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Soy beans recipes???

post #1 of 5
Thread Starter 
Happy thanksgiving to all

I hope everyone is well, as I have only been able to sporadically browse the forum in the last few months.

If you please, all wise members, would you know of any recipes with soybeans? The one recipe I have, which I have cooked a couple of times, does not meet the approval standards of my significant other....

Thank you
post #2 of 5
If you go to your favorite search engine (google.com for instance) and put soy recipes in the search box, you will come up with an endless number of recipes.

I personally avoid soy-containing foods. There is a long list of problems for the "perfect" food that I think are substantiated in science. First among them are potent enzyme inhibitors that block the action of trapsin and other enzymes needed for protein digestion. These inhibitors are large, tightly folded proteins that are not completely deactivated during ordinary cooking. They can produce serious gastric distress, reduced protein digestion and chronic deficiencies in amino acid uptake. In test animals, diets high in trapsin inhibitors cause enlargement and pathological conditions of the pancreas, including cancer. (Rackis, Joseph J. et al., "The USDA trypsin inhibitor study. I. Background, objectives and procedural details", Qualification of Plant Foods in Human Nutrition, vol. 35, 1985.)

Soybeans also contain goitrogens - substances that depress thyroid function. They are high in phytic acid and that's a substance that can block the uptake of essential minerals in the intestinal tract.

Soybean has one of the highest phytate levels of any grain or legume that has been studied, and the phytates in soy are highly resistance to normal phytate-reducing techniques such as long, slow cooking.

Anyway, I find most of the same benefits in other legumes and without all the "bad" stuff associated with soybeans, so I use a lot of other legumes instead of soybeans. Nearly all soybeans are a product of genetic engineering and it is a huge milti billion dollary industry based upon "good-for-you" sales tactics used on the unwitting general public. Allergic reactions to soybeans are far more common than to other legumes.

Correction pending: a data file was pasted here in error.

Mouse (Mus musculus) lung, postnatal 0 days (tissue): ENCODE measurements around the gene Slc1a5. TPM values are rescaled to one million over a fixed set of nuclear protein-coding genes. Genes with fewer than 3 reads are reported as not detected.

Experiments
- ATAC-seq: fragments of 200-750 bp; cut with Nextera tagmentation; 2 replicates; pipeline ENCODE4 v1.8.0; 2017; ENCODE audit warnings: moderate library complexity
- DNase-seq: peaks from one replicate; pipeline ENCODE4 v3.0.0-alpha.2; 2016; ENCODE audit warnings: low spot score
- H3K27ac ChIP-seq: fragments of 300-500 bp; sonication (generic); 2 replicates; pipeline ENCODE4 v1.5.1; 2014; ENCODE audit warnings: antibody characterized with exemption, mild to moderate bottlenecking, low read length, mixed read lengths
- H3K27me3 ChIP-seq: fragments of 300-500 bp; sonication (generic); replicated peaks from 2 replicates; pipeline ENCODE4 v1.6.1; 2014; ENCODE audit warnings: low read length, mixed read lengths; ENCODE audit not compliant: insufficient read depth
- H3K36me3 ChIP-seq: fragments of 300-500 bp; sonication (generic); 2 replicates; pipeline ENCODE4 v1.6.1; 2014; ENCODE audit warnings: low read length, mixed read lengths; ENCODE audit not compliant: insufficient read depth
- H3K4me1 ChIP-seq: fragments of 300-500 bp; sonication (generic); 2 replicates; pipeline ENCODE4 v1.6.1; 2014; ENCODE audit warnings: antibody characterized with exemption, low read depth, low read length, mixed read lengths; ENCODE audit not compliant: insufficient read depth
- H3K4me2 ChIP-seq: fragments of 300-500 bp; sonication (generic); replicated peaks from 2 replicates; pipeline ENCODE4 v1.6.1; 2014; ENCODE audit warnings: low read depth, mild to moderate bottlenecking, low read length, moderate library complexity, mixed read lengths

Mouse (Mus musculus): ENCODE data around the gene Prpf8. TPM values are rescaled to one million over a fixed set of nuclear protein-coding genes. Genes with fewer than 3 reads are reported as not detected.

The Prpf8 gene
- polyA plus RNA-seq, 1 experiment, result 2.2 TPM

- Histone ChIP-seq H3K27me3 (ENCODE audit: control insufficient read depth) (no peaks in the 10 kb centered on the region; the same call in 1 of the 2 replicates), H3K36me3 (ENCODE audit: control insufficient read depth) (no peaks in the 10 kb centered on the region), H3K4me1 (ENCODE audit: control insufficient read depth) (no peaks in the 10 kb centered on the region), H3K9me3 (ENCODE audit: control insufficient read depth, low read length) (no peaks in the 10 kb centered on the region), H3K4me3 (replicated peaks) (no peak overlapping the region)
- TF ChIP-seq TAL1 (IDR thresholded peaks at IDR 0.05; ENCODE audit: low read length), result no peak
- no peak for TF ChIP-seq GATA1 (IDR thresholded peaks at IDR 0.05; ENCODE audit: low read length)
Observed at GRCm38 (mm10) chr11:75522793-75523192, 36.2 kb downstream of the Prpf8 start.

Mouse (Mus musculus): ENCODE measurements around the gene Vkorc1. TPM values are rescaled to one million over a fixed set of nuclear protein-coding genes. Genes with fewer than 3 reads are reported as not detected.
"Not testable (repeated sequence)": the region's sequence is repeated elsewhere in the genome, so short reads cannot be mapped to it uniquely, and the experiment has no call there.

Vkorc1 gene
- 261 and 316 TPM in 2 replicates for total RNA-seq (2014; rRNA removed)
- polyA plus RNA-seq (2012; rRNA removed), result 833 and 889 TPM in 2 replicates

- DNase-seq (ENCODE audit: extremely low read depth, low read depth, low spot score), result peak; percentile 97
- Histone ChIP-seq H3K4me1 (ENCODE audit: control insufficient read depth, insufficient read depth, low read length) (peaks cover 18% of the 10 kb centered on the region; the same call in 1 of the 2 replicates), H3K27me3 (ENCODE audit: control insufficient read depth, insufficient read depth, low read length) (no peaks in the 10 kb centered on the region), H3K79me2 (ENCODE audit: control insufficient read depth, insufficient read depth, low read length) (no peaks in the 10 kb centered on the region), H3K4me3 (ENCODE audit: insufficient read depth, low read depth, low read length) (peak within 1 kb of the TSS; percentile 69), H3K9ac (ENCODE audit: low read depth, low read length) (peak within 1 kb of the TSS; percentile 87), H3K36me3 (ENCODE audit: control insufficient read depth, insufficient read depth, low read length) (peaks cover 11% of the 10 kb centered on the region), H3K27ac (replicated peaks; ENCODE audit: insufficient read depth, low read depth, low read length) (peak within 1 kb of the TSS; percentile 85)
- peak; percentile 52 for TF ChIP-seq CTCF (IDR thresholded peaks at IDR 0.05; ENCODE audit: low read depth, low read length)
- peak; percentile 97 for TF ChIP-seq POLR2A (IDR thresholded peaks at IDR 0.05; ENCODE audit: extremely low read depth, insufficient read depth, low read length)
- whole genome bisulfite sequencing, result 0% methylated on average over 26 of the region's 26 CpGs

Even worse than whole soybeans are the processed products which go through all kinds of chemical products. One article I read recently maintained that "With the exception of full-fat soy flour, all soybean products contain trace amounts of carcinogenic solvents." that have been used in the processing.

I can live nicely without soybeans and use the wonderful array of other legumes instead.
post #3 of 5

Soybean Report Not True

soybean data not true
post #4 of 5
Type "edamame" into Google or your search engine of choice, and you will find plenty of sites and recipes. I know that Recipes - Eating Well such as Warm Quinoa Salad with Edamame & Tarragon - Eating Well The magazine had a substantial spread on the subject some months ago.

The World's Healthiest Foods probable has a bunch of recipes as well - I seem to remember downloading some.

post #5 of 5


We love to eat it plain as a side dish .. just pop it out of the pods.( hot or cold) . YUM.. but I did prepare it this way once or twice

Tofu and Edamame Fried Rice

1 (3 ½ ounce ) bag boil in bag brown rice
3 tablespoons olive oil, divided
1 tablespoons chopped peeled fresh ginger
3 garlic cloves, minced
8 ounced extra firm tofu, chopped
½ cup shelled edamame
½ cup preshredded carrot
¾ cup diagonally cut green onions
½ cup (¼ ?) slices red bell pepper, each cut in half
2 tablespoons low-sodium soy sauce
½ cup fat free, reduced sodium chicken broth
2 tablespoons chopped fresh cilantro
1 ½ tablespoons seasoned rice vinegar
1 tablespoon Thai chili sauce ( such as Sriracha)
½ teaspoon salt
¼ teaspoon black pepper
2 tablespoons unsalted, dry -roasted peanuts

1 Cook rice according to package directions; set aside

2 Heat ½ teaspoon oil in a wok or large nonstick skillet over medium-high heat. Add ginger and garlic; saute 1 minute. Add tofu; saute 3 minutes. Place tofu mixture in a large bowl; cover and keep warm.

3 Add 1 teaspoon oil to pan. Add edamame and carrot; saute 2 minutes. Add onions and bell pepper; saute 2 minutes. Add carrot mixture to tofu mixture in bowl; keep warm.

4. Heat remaining 2 ½ tablespoons oil in pan. Add cooked rice and soy sauce to pan; saute 3 minutes. Return tofu mixture to pan. Stir in broth and next 5 ingredients (through black pepper) cook 2 minutes or until thoroughly heated. Spoon 1 ½ cups fried rice mixture onto each of 4 individual plates.; top each serving with 1 ½ teaspoons peanuts.




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